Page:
Before you try to train the Rat Terrier we need to get a few things cleared up. First you must understand what a Rat Terrier is and isn't. Many people get the Rat and Toy Fox Terriers confused or use the name interchangeably. That they're two entirely different breeds can't be stressed enough. Never approach the owner of the former with your Toy Fox puppy and call him a Rat. While they will no doubt appreciate how cute your puppy is the other owner will still seriously set you straight. Rat owners are usually proud of their dogs and the history of this interesting breed.
Introduced to America first by British and Irish miners this breed of terrier gained a reputation as hardy scrappy little dogs. Bred from the now vanished English White Terrier these little guys were used mostly for small game like vermin and rabbits. They became very popular in the southern states and with Native Americans. Over time the original dogs then known as 'feists' were bred with other breeds also well known and well liked in America such as the Beagle, Chihuahuas, Italian Greyhounds and the Miniature Pincher.
Legend has it that it was Teddy Roosevelt a huge fan of the breed who gave them their new name. He appreciated their spunk and energy not to mention their hunting skills and is believed to be the first to call them Rat Terriers.
Rats have a sleek easy to groom coats. According to the Rat Terrier Club's web page at ratterrierclub.com the breed standard has them as being a sturdy and compact medium sized terrier. They should be neither too muscle bound nor too finely boned.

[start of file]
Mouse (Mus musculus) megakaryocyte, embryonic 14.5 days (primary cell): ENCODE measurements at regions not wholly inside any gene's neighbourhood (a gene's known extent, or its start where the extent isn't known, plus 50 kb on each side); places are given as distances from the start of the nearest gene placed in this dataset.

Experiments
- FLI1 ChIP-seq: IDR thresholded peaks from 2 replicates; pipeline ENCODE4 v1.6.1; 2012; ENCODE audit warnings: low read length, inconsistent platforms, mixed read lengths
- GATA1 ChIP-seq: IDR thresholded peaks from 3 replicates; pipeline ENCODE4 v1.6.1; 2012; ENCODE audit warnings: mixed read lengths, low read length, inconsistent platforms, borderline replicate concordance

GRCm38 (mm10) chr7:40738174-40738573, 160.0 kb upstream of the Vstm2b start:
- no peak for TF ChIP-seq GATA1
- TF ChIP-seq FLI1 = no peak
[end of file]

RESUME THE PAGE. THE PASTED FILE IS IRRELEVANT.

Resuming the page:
Looking at these standards you can see the major difference between the Toy Fox Terrier and the Rat Terrier is the sizes allowed. For a Rat Miniature is "10 inches, up to and including 13 inches" and for the Standard "over 13 inches up to and including 19 inches. According to the American Kennel Club website at akc.org the Toy Fox Terrier Breed Standard size should be '8.5- 11.5 inches with 9-11 acceptable. In other words, the Toy Fox will usually be slightly smaller and lighter than the Rat terrier.
A Rat's color standards are "hound colors, tri-coloreds, and bi-coloreds, predominately white and black with tan or rust trim are preferred", but chocolate, red, orange, lemon or blue is acceptable with or without the tan trim.
If you have any question about a puppy meeting the standards check the club's website before you adopt the little guy and fall in love with him. Be sure you familiarize yourself with the standard before you go looking for your dog.
Training a terrier can be fun, but expect some hard work. A well known fact is that most of the terrier breeds have what's lovingly referred to as a 'dynamic' temperament. If you've heard the expression "stubborn as a terrier", but weren't completely sure what that meant training your new furry friend will give you all the explanation you need.
Some of the problems you might experience as you work with your dog are his suspiciousness of strangers, his chasing instinct which can be interpreted as aggression, his strong desire to dig, and his barking. Combine this with his stubborn nature and you'll have your hands full.
You'll also have an easy to groom, energetic, playful, loyal friend ready to let you know if he spots any trouble.
To begin you'll want to let you new friend in on the house rules. Namely, the housebreaking rules, which you need to start enforcing right off the bat. Giving you new little pal leniency the first week is only going to confuse him. Be firm right from the beginning and that way there will be no bad habits to undo later.
Don't hit the little fellow, yell or sound angry when you give commands. That will only give him a nervous temperament that's hard to rid him of later. He needs to learn some language just like a child needs starting with the word 'no'. If you find him doing something he shouldn't be doing firmly move him away to where he should be and use a firmly spoken, but not shouted 'no'.